The Importance of Prompt and Expert Treatment of Your Fracture

It’s easy to assume that you have to sustain a serious trauma to break a bone. However, not all fractures involve severe breaks or accidents. In fact, two of the most common causes of fractures include osteoporosis and overuse -- both of which can cause cracks or breaks in your bones without a traumatic event. Unfortunately, without proper treatment, even the smallest cracks can worsen, leading to more pain and reduced mobility with time.

At Orthopedic Associates of Southwest Florida, our orthopedic surgeon, Dr. Edward Dupay, Jr., specializes in comprehensive orthopedic care, including nonsurgical and minimally invasive therapies. Here’s what you should know about fractures and why you shouldn’t delay treatment.

How fractures work

When you have a fracture, you have a broken bone. This type of injury can vary from hairline cracks to completely broken bones that penetrate your skin. Sometimes the cause of your broken bone is obvious, like if you fall or have a car accident. At other times, the reason is less apparent, like when you sustain a stress fracture while playing sports.

One thing all fractures -- including the smallest of breaks -- have in common is pain. They can also affect your ability to move the injured area. Additional signs of a fracture include bruising, swelling, and deformity.

Why treatment matters

It’s hard to ignore a severe fracture, especially if you have a significant break with exposed bone. These types of breaks receive initial treatment in an emergency room. During this process, a provider restores normal alignment to the broken bone and immobilizes it so it will heal correctly.

However, it’s equally important to seek medical attention for stress fractures and breaks caused by osteoporosis, even when there's no visible sign of deformity. 

Stress fractures

These types of breaks often occur when repetitive motion or overuse puts too much stress on your bones, usually in the lower legs or feet. Without treatment, these types of fractures can worsen, leading to more pain and tenderness as time goes by.


When you have osteoporosis, you have a chronic condition that weakens your bones. At least half of women with a hip fracture have already broken another bone. So if you do suffer a fracture from weakened bones, it’s essential to seek treatment to reduce your risks of more serious fractures, like a hip, in the future.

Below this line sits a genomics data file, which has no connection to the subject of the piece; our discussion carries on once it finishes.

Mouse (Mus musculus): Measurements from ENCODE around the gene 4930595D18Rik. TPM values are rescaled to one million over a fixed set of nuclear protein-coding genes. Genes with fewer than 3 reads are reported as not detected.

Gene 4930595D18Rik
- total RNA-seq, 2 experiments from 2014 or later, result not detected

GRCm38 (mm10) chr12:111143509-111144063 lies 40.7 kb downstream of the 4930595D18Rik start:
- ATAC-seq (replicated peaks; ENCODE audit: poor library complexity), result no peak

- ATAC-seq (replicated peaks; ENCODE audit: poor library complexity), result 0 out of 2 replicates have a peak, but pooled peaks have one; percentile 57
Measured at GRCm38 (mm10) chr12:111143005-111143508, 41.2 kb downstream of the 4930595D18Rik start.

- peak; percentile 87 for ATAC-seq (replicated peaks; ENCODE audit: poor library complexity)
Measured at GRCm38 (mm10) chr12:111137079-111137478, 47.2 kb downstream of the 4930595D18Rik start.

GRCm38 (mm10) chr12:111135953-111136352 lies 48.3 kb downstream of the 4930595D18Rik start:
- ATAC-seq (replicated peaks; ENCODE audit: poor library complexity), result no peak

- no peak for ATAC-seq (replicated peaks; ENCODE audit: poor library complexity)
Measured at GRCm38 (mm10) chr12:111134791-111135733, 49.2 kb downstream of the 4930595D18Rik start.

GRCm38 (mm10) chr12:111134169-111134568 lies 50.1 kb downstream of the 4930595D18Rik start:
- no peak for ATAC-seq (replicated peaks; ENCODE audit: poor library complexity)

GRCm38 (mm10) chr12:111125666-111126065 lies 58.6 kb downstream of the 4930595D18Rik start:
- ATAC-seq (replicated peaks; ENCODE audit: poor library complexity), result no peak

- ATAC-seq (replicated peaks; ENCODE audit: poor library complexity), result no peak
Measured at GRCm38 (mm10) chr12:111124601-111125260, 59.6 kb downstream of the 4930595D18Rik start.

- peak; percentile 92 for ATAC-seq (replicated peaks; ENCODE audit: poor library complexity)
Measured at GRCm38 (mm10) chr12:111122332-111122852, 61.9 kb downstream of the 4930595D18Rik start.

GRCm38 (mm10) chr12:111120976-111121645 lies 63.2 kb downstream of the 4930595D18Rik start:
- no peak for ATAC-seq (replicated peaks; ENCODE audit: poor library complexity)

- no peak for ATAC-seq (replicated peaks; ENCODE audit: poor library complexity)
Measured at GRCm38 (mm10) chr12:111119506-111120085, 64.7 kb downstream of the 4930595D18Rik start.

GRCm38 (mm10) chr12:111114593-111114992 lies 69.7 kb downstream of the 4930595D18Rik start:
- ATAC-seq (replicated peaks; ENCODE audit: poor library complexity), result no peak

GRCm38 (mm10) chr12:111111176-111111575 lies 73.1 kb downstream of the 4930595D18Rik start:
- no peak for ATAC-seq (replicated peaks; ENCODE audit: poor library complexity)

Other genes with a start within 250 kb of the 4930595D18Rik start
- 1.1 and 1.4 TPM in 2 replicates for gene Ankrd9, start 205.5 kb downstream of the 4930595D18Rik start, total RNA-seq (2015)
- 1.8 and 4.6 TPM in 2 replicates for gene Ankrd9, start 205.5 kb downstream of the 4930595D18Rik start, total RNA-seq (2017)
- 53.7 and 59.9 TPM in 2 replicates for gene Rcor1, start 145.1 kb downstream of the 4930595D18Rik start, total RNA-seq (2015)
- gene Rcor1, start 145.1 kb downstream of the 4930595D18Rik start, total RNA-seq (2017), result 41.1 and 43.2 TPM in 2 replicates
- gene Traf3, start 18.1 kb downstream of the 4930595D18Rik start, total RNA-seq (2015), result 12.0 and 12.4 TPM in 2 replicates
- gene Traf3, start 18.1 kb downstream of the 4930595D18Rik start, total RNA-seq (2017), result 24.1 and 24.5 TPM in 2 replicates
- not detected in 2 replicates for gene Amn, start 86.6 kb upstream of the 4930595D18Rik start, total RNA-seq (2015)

It can take several weeks or months for bones to heal properly. How fractures are treated varies based on their severity and cause.

How an expert treats broken bones

Dr. Dupay has more than 30 years of medical experience in orthopedic surgery. Under his expert guidance, his team can diagnose the cause of your fracture and its severity. Then they create a treatment plan that helps you avoid future complications, like reinjury or arthritis. 

A common treatment of fractures is a cast or brace to limit movement. Sometimes surgery is performed to secure bones in place with pins, screws, plates, or rods.

If you have a medical condition, like osteoporosis, Dr. Dupay might also recommend following a diet high in calcium and vitamin D along with a regimen of weight-bearing exercises to improve your bone strength.

For more information on treating fractures, contact our office in Fort Myers, Florida, by calling 239-256-8738 or by requesting an appointment online today.

You Might Also Enjoy...

Encouraging Facts About Joint Replacement Surgery

Considering a joint replacement? Having a surgery on the horizon often leaves a person feeling nervous. However, there are several reasons to look forward to your procedure and what to expect once you heal.

5 Ways to Thrive While Managing Gout

Gout attacks can knock you off your feet — literally. But it isn’t inevitable. If you take these five simple steps, you can manage these arthritis flare-ups and even keep them at bay entirely. Keep reading to learn more.

Life After a Fracture

Breaking a bone can feel like the end of the world. However, getting the right care as soon as possible can support the healing process, reduce your risk of long-term complications, and protect your mobility moving forward.

Complications of Trigger Finger

Do you have a snapping or popping sensation in your finger or thumb? Are your symptoms worse in the morning? These are just a few signs of trigger finger. Keep reading to see why you shouldn’t ignore them.